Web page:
Ontario’s auction emphasizes the political risk to its cap and trade system

December 12, 2017 by Ronjoy Bezbarua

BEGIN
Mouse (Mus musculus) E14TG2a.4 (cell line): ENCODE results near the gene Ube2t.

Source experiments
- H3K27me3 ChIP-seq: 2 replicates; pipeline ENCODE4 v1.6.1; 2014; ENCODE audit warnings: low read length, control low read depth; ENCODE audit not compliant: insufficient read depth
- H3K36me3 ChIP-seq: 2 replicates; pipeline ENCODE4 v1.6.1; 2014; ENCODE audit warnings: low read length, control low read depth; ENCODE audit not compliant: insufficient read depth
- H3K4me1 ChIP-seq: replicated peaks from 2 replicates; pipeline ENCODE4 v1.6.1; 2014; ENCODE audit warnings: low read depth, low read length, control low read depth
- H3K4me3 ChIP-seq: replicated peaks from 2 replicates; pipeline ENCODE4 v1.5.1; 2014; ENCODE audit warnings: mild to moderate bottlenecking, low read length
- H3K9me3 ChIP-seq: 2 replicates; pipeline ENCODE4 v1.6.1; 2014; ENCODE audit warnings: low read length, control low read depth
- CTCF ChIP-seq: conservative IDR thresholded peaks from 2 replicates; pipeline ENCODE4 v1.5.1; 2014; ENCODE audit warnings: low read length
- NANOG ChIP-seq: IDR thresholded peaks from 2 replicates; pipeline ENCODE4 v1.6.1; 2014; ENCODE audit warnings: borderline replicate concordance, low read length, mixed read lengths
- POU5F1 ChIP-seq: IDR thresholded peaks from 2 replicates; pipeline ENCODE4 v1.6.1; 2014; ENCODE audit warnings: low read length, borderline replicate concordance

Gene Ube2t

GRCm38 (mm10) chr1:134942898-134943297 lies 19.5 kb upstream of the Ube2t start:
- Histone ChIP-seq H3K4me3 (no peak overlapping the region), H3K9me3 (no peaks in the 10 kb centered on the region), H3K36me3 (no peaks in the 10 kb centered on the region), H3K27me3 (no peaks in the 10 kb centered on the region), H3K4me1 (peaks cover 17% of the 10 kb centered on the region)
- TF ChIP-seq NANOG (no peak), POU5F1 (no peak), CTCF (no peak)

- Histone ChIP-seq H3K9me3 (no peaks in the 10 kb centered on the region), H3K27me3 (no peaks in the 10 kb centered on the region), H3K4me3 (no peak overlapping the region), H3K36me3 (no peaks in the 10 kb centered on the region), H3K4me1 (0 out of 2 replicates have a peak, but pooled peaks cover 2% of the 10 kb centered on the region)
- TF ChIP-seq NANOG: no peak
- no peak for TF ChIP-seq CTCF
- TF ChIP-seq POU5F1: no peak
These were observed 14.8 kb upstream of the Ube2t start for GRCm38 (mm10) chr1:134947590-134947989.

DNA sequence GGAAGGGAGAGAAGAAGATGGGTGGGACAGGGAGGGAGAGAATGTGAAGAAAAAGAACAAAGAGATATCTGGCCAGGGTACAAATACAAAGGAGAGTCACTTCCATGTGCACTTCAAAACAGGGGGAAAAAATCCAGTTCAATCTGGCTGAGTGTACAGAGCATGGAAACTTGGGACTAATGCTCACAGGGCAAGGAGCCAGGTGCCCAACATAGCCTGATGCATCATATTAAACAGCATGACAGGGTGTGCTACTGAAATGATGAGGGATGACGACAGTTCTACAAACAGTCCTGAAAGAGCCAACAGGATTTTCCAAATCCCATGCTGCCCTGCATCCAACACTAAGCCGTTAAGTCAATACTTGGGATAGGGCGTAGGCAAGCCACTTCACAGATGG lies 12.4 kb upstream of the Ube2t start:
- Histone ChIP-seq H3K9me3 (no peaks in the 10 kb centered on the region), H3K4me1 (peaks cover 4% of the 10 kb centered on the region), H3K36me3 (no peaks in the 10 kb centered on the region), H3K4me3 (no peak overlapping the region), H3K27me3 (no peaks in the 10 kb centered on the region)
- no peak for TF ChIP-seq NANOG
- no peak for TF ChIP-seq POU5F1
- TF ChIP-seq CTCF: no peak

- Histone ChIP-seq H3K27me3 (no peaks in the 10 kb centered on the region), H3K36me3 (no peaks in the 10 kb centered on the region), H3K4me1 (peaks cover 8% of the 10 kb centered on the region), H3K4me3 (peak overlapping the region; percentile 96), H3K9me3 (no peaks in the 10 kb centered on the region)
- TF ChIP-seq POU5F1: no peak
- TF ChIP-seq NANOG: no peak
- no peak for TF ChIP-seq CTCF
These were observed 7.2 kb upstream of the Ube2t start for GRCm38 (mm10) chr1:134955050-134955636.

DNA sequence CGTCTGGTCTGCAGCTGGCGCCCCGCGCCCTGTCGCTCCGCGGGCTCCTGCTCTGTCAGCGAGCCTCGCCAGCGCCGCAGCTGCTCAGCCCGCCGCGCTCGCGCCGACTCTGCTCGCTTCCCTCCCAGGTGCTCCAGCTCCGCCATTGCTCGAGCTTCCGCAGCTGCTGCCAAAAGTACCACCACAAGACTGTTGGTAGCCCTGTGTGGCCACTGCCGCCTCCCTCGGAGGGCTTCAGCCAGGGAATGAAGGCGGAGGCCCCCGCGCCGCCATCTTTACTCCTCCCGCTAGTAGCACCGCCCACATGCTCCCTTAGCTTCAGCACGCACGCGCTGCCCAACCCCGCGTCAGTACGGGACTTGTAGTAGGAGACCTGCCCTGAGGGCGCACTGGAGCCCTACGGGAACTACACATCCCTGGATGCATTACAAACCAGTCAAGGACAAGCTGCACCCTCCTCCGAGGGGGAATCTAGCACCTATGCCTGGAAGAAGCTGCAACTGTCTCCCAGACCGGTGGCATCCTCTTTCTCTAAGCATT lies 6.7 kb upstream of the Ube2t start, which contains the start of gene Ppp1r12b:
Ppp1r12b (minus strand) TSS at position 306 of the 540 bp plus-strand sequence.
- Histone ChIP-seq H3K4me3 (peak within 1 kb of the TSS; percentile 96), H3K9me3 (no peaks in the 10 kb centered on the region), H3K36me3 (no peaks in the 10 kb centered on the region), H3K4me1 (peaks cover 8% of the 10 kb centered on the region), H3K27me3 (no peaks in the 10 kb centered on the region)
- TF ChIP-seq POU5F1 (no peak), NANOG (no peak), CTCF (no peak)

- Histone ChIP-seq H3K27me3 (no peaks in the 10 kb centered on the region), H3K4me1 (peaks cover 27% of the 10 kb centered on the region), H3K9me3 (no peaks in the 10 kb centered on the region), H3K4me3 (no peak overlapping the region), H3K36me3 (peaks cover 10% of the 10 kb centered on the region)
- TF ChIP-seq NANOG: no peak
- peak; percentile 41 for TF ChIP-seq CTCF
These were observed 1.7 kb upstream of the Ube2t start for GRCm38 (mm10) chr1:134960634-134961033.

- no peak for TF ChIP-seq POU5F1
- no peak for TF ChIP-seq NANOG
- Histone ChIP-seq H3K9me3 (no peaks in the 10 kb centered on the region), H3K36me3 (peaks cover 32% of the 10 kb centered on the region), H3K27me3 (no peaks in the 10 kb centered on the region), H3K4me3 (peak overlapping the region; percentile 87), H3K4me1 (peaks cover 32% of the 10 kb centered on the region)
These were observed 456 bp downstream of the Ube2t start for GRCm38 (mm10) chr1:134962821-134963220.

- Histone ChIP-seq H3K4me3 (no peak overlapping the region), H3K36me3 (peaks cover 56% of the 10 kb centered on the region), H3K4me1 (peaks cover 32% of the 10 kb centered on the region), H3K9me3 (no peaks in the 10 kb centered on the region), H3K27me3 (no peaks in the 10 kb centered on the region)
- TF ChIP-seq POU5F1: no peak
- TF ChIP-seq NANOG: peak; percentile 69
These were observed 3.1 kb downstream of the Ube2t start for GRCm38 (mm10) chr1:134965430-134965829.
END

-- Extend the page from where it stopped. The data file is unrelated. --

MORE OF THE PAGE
(Source: The Climate Trust) Results from Ontario’s November 29th auction highlight a new uncertainty for the Western Climate Initiative and developers of offset projects outside of California. In Ontario’s last independent auction before joining the Western Climate Initiative in 2018, 17% of the current vintage allowances went unsold at auction. Analysts point to the political uncertainty introduced by Ontario’s Progressive Conservative party, which is leading current polls to win the June 2018 general election. This party has promised to end the current cap and trade program by July 2019 and withdraw Ontario from the Western Climate Initiative (Canada will require carbon pricing in all provinces, so the Progressive Conservative’s propose a tax and dividend program instead). Ontario’s cap and trade program is forecasted to be twice as large as Quebec’s and roughly 40% of California’s. Ontario was anticipated to be a net importer of allowances and offsets, and, importantly, The Climate Trust did not anticipate it to follow California’s new reduced offset limits or protectionist preference for in-jurisdiction projects. This meant Ontario was anticipated to be an important source of demand of offsets that are not classified as having direct environmental benefits in California. With Ontario in the Western Climate Initiative, The Climate Trust anticipated existing projects outside California to fulfill only 50% of the demand for “non-California benefit” offsets in the Western Climate Initiative through 2030. If Ontario were to leave the Western Climate Initiative in 2020, existing projects outside of California would fulfill 85% of that reduced demand for “non-California benefit” projects – leaving significantly less room to continue to develop agriculture and forestry greenhouse gas mitigation projects outside of California. Read full article….

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